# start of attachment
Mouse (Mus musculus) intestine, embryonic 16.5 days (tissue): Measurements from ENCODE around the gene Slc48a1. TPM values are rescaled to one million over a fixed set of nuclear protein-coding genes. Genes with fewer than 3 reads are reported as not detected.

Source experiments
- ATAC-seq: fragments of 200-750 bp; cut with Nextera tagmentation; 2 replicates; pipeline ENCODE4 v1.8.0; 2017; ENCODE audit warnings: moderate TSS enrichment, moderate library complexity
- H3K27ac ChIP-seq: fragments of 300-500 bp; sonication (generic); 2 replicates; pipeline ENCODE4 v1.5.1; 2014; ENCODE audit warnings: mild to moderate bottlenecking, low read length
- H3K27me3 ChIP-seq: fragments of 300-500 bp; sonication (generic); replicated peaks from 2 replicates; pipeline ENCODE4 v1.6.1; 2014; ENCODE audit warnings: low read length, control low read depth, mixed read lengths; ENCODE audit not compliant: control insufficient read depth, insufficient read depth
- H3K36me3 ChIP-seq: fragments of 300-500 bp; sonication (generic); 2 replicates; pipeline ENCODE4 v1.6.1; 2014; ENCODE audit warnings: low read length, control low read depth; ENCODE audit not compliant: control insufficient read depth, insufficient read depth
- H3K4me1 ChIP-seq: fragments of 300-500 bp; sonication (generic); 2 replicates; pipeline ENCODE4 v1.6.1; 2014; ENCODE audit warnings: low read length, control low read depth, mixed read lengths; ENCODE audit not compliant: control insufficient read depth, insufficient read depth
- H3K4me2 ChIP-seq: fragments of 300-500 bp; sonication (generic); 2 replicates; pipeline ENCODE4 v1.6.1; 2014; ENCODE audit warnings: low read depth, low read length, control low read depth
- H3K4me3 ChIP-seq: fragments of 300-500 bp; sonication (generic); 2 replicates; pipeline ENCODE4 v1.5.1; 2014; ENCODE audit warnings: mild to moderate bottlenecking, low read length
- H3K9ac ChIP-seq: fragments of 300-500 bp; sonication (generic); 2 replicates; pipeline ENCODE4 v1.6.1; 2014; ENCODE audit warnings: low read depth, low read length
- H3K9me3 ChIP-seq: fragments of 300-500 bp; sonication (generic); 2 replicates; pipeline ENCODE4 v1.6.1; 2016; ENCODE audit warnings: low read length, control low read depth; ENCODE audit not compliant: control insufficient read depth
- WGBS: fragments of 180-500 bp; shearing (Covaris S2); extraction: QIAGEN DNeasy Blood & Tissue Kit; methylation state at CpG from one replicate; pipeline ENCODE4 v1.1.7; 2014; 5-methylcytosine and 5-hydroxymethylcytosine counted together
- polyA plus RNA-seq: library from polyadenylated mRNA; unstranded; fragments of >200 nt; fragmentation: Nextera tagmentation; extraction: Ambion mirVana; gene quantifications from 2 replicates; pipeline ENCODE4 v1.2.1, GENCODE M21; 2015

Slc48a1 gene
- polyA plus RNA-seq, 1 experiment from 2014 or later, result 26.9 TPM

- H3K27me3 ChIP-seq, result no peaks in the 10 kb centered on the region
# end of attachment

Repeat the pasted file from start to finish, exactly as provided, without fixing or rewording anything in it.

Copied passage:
Mouse (Mus musculus) intestine, embryonic 16.5 days (tissue): Measurements from ENCODE around the gene Slc48a1. TPM values are rescaled to one million over a fixed set of nuclear protein-coding genes. Genes with fewer than 3 reads are reported as not detected.

Source experiments
- ATAC-seq: fragments of 200-750 bp; cut with Nextera tagmentation; 2 replicates; pipeline ENCODE4 v1.8.0; 2017; ENCODE audit warnings: moderate TSS enrichment, moderate library complexity
- H3K27ac ChIP-seq: fragments of 300-500 bp; sonication (generic); 2 replicates; pipeline ENCODE4 v1.5.1; 2014; ENCODE audit warnings: mild to moderate bottlenecking, low read length
- H3K27me3 ChIP-seq: fragments of 300-500 bp; sonication (generic); replicated peaks from 2 replicates; pipeline ENCODE4 v1.6.1; 2014; ENCODE audit warnings: low read length, control low read depth, mixed read lengths; ENCODE audit not compliant: control insufficient read depth, insufficient read depth
- H3K36me3 ChIP-seq: fragments of 300-500 bp; sonication (generic); 2 replicates; pipeline ENCODE4 v1.6.1; 2014; ENCODE audit warnings: low read length, control low read depth; ENCODE audit not compliant: control insufficient read depth, insufficient read depth
- H3K4me1 ChIP-seq: fragments of 300-500 bp; sonication (generic); 2 replicates; pipeline ENCODE4 v1.6.1; 2014; ENCODE audit warnings: low read length, control low read depth, mixed read lengths; ENCODE audit not compliant: control insufficient read depth, insufficient read depth
- H3K4me2 ChIP-seq: fragments of 300-500 bp; sonication (generic); 2 replicates; pipeline ENCODE4 v1.6.1; 2014; ENCODE audit warnings: low read depth, low read length, control low read depth
- H3K4me3 ChIP-seq: fragments of 300-500 bp; sonication (generic); 2 replicates; pipeline ENCODE4 v1.5.1; 2014; ENCODE audit warnings: mild to moderate bottlenecking, low read length
- H3K9ac ChIP-seq: fragments of 300-500 bp; sonication (generic); 2 replicates; pipeline ENCODE4 v1.6.1; 2014; ENCODE audit warnings: low read depth, low read length
- H3K9me3 ChIP-seq: fragments of 300-500 bp; sonication (generic); 2 replicates; pipeline ENCODE4 v1.6.1; 2016; ENCODE audit warnings: low read length, control low read depth; ENCODE audit not compliant: control insufficient read depth
- WGBS: fragments of 180-500 bp; shearing (Covaris S2); extraction: QIAGEN DNeasy Blood & Tissue Kit; methylation state at CpG from one replicate; pipeline ENCODE4 v1.1.7; 2014; 5-methylcytosine and 5-hydroxymethylcytosine counted together
- polyA plus RNA-seq: library from polyadenylated mRNA; unstranded; fragments of >200 nt; fragmentation: Nextera tagmentation; extraction: Ambion mirVana; gene quantifications from 2 replicates; pipeline ENCODE4 v1.2.1, GENCODE M21; 2015

Slc48a1 gene
- polyA plus RNA-seq, 1 experiment from 2014 or later, result 26.9 TPM

- H3K27me3 ChIP-seq, result no peaks in the 10 kb centered on the region